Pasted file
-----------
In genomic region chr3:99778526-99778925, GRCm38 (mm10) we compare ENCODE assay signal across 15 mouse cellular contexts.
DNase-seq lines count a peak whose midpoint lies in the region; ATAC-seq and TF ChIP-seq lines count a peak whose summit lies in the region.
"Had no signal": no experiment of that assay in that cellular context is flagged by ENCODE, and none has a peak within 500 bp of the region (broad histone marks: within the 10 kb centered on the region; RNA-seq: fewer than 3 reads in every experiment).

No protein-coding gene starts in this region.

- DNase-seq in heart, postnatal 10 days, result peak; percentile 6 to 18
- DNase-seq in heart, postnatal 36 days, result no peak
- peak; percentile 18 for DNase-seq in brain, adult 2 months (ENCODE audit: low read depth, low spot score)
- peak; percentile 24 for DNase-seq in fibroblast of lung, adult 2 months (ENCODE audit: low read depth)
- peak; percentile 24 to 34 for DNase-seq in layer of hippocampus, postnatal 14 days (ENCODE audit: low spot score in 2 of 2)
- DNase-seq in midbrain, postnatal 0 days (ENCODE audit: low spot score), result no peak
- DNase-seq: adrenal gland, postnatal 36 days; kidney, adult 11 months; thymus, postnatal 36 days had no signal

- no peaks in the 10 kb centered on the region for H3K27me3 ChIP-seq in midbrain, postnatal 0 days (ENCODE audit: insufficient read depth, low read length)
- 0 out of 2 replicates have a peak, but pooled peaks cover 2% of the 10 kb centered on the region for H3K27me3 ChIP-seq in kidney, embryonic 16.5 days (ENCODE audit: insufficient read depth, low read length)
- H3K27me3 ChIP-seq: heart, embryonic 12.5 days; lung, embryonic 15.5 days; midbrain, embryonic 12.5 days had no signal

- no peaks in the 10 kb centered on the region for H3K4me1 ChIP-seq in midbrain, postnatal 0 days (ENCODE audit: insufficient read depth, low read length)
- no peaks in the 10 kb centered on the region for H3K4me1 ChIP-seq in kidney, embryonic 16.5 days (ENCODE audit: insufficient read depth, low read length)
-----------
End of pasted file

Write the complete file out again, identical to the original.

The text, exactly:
In genomic region chr3:99778526-99778925, GRCm38 (mm10) we compare ENCODE assay signal across 15 mouse cellular contexts.
DNase-seq lines count a peak whose midpoint lies in the region; ATAC-seq and TF ChIP-seq lines count a peak whose summit lies in the region.
"Had no signal": no experiment of that assay in that cellular context is flagged by ENCODE, and none has a peak within 500 bp of the region (broad histone marks: within the 10 kb centered on the region; RNA-seq: fewer than 3 reads in every experiment).

No protein-coding gene starts in this region.

- DNase-seq in heart, postnatal 10 days, result peak; percentile 6 to 18
- DNase-seq in heart, postnatal 36 days, result no peak
- peak; percentile 18 for DNase-seq in brain, adult 2 months (ENCODE audit: low read depth, low spot score)
- peak; percentile 24 for DNase-seq in fibroblast of lung, adult 2 months (ENCODE audit: low read depth)
- peak; percentile 24 to 34 for DNase-seq in layer of hippocampus, postnatal 14 days (ENCODE audit: low spot score in 2 of 2)
- DNase-seq in midbrain, postnatal 0 days (ENCODE audit: low spot score), result no peak
- DNase-seq: adrenal gland, postnatal 36 days; kidney, adult 11 months; thymus, postnatal 36 days had no signal

- no peaks in the 10 kb centered on the region for H3K27me3 ChIP-seq in midbrain, postnatal 0 days (ENCODE audit: insufficient read depth, low read length)
- 0 out of 2 replicates have a peak, but pooled peaks cover 2% of the 10 kb centered on the region for H3K27me3 ChIP-seq in kidney, embryonic 16.5 days (ENCODE audit: insufficient read depth, low read length)
- H3K27me3 ChIP-seq: heart, embryonic 12.5 days; lung, embryonic 15.5 days; midbrain, embryonic 12.5 days had no signal

- no peaks in the 10 kb centered on the region for H3K4me1 ChIP-seq in midbrain, postnatal 0 days (ENCODE audit: insufficient read depth, low read length)
- no peaks in the 10 kb centered on the region for H3K4me1 ChIP-seq in kidney, embryonic 16.5 days (ENCODE audit: insufficient read depth, low read length)